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Planting Seeds for a More Poetic Anchorage


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The show stunk of genius, yet, HBO’s 2008 broadcast of high school students from the Brave New Voices stage was old news to Anchorage-based poet, Trey Josey. He researched the poetry competition’s founding organization, YouthSpeaks, in preparation for starting a chapter here in Alaska.

Known as Free Thoughts the Black Verb, Josey became frustrated in his own efforts to find poetic outlets.

It was 2006. Anchorage’s interest in poetry seemed to be on the decline. Josey joined forces with Anchorage Poetry League alumni poets, Corinna Delgado and Kima Hamilton. The three experimented with promotion.

Back then, a poet actually had hope that he or she could make some money performing poetry in Alaska. The first decade of the 21st Century saw the art-form regain popularity, thanks in large part to HBO’s “Def Poetry Jam.” 100 person audiences crammed into bars like The Alley. Stages — The SpeakEasy and Black Feather Poets — were built.

In the long run, their efforts failed to establish a self-sustaining venue.

Two reasons exist for this. One: promoters could not find, or develop, talent committed long enough to stage consistently dynamic shows. Poetry takes time. It is a craft. Local poets were distracted by raising families and the daily grind of their careers. Energy just wasn’t left over for the level of creativity needed to inspire ear-gasms. Two: despite strenuous marketing, innovative advertising and several venue changes, promoters could not keep, or grow, an audience. Only 20 or 30 people regularly turned out. That’s a very small audience. Unless you are a non-profit hosting an already fully-funded event, anything less than 100 attendants per show was a profit-loss. Shows with audiences numbering in the hundreds — the breaking point — only occurred once a year.

Rather than fight the rough waters of the adult crowd, the East High graduate followed Brave New Voice’s guiding light and decided to cultivate the fertile poetic ground of the Anchorage School District. Josey’s claim to high school fame is being trained by legendary basketball coach, Chuck White. White played on three championship teams, one with grassroots hero and political candidate, Ma’o Tosi.

Anchorage boasts of eight high schools, with thousands of students. After Josey registered with the District, his next challenge lay in convincing students that he was worth listening too. After all, his goal was to present poetry, not rap. Poetry is a well-honored art form that stretches back into the hallowed halls of antiquity. Read: it’s boring, right? Spoken word is not driven by a hypnotic beat. Instead, listeners tune in to the quality-construction of emotionally-charged words.

Fortunately, Josey wasn’t alone in implementing YouthSpeak’s operations model. Others shared the vision. Pushed out of the adult scene, Delgado and Hamilton decided to help out. For three years, their personalities, and the various talents who came and left as interest permitted, graced high school classrooms and auditoriums. It took a little while for teachers and students to warm up to the concept of a local scene, but, as HBO provided free advertising, Josey was successfully laying the building blocks for Brave New Alaskan Voices’s first season.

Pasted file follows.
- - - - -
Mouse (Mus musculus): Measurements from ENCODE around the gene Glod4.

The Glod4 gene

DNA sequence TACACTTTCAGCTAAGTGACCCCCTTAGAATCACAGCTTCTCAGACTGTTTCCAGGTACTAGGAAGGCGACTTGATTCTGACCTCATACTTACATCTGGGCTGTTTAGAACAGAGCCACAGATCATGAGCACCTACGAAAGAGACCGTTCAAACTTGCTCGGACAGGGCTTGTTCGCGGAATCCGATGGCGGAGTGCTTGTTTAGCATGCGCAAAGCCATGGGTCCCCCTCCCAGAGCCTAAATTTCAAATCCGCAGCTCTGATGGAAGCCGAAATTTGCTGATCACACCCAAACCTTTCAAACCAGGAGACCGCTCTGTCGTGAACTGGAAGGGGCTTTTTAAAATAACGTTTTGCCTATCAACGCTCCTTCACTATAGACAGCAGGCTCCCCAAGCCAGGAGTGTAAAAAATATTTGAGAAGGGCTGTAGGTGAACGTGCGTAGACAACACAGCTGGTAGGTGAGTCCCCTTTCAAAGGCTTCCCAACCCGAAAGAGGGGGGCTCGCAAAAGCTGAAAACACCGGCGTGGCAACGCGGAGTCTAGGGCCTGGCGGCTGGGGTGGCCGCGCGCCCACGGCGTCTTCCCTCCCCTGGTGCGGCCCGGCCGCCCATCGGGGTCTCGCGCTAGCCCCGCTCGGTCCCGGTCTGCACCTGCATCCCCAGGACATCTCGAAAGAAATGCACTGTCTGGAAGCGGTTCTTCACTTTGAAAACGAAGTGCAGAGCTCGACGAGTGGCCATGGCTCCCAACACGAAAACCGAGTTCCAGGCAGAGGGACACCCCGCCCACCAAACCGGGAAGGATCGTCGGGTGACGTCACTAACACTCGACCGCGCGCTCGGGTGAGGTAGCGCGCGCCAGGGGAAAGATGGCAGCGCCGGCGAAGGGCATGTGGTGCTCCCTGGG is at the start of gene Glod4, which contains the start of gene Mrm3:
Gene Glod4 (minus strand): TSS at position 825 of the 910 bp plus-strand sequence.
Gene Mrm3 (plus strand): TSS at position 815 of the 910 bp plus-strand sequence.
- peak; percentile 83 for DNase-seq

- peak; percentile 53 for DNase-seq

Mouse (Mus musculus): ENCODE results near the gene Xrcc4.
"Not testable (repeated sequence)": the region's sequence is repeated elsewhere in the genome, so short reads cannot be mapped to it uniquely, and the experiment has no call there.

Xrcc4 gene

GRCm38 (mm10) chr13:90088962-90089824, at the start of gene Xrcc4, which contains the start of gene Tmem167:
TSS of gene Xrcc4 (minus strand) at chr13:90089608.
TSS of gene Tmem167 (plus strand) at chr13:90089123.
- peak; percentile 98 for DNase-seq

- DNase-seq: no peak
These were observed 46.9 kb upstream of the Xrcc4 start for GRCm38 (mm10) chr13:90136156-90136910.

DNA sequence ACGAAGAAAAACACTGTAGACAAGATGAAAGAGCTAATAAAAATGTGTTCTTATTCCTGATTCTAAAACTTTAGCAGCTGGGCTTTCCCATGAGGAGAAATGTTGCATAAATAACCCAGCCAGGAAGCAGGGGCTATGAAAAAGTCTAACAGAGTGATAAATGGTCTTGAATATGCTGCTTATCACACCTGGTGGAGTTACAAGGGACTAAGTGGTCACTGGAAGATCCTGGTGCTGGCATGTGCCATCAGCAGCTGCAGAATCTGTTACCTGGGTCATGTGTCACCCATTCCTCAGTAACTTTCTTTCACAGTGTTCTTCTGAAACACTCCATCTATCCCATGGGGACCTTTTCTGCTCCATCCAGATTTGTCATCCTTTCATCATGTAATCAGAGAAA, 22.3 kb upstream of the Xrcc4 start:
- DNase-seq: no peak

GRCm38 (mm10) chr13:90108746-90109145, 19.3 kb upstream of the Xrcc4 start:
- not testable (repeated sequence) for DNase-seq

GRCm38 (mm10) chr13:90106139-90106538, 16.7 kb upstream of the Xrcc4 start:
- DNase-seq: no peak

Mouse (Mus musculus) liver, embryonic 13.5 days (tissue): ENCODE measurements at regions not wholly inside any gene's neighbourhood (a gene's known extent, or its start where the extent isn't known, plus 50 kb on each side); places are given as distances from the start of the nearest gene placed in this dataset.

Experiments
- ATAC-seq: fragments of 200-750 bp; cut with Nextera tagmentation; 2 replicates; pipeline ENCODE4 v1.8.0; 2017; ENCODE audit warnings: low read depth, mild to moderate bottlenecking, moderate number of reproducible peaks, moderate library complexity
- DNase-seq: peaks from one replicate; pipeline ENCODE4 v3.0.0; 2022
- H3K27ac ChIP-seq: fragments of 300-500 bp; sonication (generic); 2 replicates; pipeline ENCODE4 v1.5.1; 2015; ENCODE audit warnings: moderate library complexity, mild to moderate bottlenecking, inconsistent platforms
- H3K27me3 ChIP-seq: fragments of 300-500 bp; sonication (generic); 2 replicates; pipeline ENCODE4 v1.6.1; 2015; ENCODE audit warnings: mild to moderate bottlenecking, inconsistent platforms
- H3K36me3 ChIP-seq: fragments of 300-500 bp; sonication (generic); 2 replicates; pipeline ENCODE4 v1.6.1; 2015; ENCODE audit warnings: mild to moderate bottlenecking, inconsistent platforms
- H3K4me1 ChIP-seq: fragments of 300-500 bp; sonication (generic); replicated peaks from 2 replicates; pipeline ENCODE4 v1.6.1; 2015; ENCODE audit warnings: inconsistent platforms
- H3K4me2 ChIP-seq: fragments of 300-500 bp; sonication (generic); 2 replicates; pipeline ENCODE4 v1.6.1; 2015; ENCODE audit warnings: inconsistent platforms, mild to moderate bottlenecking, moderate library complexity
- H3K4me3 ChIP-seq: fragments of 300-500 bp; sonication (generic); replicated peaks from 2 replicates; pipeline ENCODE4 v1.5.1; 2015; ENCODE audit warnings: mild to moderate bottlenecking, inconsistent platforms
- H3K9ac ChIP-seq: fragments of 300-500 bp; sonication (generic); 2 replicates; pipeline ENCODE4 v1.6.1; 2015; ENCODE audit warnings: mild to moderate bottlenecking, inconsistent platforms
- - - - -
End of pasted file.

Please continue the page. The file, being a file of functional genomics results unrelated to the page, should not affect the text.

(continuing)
Approximately 40-50 persons crowded into an Out North exhibition room for that year’s finale. Josey was surprised to learn how serious Valley students took to the microphone. Their creativity and presence dominated the stage.

Four years later, Josey found himself in San Francisco, where the parent organization, YouthSpeaks, began and the first Brave New Voices national competition occurred in 1998. He was surrounded by other chapter organizers at the 2014 convention. Only one topic was under discussion: sustainability.

“It just didn’t make sense,” Josey said. “How was a chapter in Houston, Texas facing the exact same problems as I am facing in Anchorage, Alaska? The market in Houston don’t come close to comparing. Ain’t Houston four times bigger than Anchorage? How are they complaining about money or a how hard it is to pull a crowd.”

Regardless, they do complain about money, which is Josey’s current challenge. Nationals is scheduled for Philadelphia this year, and Atlanta in 2015. Each chapter is tasked with raising its own funds to field a team of 4-6 youth team members and at least two coaches. For Josey, that’s translates to around $10,000.

That challenge resonated with many at the convention.

The parent organization attempted to share some words of comfort. It reminded those assembled that YouthSpeaks went three years without any significant funding beyond the pockets of coaches. Administration was so poor that records don’t exist for the winners of the first seven national slams. It wasn’t until HBO’s notoriety that the parent organization could provide support in the form of an organizer’s convention.

Josey is counting on beating those numbers. And he is open to new ideas. While in San Francisco, he was introduced to the idea of a “poetic play.” He followed through in Anchorage on March 9th. The play was a partnership between six dancers and three poets. Josey designed the production with interchangeable pieces, thinking ahead. Personalities come and go so fast in the world of poetry.

For now, dinner sales, cover charges for slams, and special performances are paying the bills. They are also helping young poets get seen by Anchorage’s more influential denizens.

He’s looking for more help too, which he trusts will come when it is needed.

“I’m focused,” he said. “Quarterfinals are March 24 at Out North. I’m worried about my kids [the poets]. I want them to put on a performance that they can be proud of.”